Cost-effectiveness of Augmenting Universal Hepatitis B Vaccination With Immunoglobin Treatment

SCC Chen, Mehlika Toy, JM Yeh, JD Wang, S Resch

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Abstract

OBJECTIVE: To compare the cost-effectiveness of hepatitis B virus (HBV) control strategies combining universal vaccination with hepatitis B immunoglobulin (HBIG) treatment for neonates of carrier mothers. METHODS: Drawing on Taiwan's experience, we developed a decision-analytic model to estimate the clinical and economic outcomes for 4 strategies: (1) strategy V-universal vaccination; (2) strategy S-V plus screening for hepatitis B surface antigen (HBsAg) and HBIG treatment for HBsAg-positive mothers' neonates; (3) strategy E-V plus screening for hepatitis B e-antigen (HBeAg), HBIG for HBeAg-positive mothers' neonates; (4) strategy S&E-V plus screening for HBsAg then HBeAg, HBIG for all HBeAg-pos RESULTS: Strategy S averted the most infections, followed by S&E, E, and V. In most cases, the more effective strategies were also more costly. The willingness-to-pay (WTP) above which strategy S was cost-effective rose as carrier rate declined and was <$4000 per infection averted for carrier rates >5%. The WTP below which strategy V was optimal also increased as carrier rate declined, from $1400 at 30% carrier rate to $3100 at 5% carrier rate. Strategies involving E were optimal for an intermed CONCLUSIONS: HBIG treatment for neonates of HBsAg carrier mothers is likely to be a cost-effective addition to universal vaccination, particularly in settings with adequate health care infrastructure. Targeting HBIG to neonates of higher risk HBeAg-positive mothers may be preferred where WTP is moderate. However, in very resource-limited settings, universal vaccination alone is optimal. Pediatrics 2013;131:e1135-e1143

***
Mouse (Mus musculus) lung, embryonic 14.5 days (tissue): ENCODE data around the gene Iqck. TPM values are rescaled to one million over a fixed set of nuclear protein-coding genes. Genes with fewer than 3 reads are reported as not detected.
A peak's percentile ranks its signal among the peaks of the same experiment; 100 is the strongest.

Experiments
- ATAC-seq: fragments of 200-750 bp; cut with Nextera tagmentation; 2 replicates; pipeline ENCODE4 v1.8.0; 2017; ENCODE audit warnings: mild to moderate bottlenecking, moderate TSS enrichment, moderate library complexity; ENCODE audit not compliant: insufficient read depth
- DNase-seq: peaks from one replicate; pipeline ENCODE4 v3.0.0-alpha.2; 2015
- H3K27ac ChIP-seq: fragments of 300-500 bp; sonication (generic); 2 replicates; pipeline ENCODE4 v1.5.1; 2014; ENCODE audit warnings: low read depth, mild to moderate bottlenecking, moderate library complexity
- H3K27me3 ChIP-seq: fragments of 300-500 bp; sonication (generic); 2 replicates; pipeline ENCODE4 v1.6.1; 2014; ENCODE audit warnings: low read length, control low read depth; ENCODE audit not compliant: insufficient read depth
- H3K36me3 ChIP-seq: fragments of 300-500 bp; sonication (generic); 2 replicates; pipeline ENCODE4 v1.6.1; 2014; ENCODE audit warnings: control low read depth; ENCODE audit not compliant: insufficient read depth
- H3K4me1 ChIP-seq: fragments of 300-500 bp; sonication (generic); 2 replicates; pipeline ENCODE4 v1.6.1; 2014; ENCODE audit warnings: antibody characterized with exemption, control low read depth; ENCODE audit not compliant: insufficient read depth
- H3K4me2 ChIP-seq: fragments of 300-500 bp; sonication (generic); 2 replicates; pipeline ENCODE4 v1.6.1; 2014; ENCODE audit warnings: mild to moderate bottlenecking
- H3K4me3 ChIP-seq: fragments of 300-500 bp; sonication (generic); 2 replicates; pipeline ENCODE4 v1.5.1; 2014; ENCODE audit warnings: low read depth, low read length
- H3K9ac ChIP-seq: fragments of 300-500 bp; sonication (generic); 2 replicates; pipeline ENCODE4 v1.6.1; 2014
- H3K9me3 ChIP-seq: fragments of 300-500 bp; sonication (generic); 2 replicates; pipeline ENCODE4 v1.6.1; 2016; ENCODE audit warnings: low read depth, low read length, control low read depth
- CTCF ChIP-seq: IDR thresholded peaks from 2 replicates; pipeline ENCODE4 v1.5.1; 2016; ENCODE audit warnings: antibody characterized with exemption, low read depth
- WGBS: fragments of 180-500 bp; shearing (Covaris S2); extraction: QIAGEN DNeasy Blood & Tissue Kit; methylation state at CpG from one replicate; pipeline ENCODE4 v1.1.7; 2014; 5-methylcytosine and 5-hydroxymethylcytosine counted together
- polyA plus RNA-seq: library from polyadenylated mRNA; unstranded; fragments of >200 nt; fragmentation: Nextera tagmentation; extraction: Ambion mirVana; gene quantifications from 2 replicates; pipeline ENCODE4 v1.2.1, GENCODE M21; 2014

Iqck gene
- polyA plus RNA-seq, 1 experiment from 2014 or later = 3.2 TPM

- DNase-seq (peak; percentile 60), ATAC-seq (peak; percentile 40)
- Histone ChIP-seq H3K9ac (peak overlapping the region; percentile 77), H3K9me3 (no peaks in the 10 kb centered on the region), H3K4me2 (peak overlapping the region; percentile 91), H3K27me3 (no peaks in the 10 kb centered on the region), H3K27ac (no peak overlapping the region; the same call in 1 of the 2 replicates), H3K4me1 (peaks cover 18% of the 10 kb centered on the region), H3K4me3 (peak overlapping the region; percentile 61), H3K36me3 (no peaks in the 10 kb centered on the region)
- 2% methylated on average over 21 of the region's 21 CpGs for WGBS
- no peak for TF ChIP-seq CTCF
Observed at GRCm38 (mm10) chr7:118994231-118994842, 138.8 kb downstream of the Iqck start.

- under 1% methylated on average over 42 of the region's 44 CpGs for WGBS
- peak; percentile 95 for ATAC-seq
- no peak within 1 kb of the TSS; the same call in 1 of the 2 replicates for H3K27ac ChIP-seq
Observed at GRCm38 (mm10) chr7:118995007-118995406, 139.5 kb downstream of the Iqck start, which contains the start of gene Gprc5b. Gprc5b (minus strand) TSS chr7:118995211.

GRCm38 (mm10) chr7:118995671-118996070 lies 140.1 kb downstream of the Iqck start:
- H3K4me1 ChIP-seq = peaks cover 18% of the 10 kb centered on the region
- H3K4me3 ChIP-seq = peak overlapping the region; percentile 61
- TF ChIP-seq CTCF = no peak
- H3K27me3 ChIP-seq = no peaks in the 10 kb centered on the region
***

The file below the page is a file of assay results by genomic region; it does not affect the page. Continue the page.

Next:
Original languageUndefined/Unknown
Pages (from-to)E1135-E1143
JournalPediatrics
Volume131
Issue number4
DOIs
Publication statusPublished - 2013

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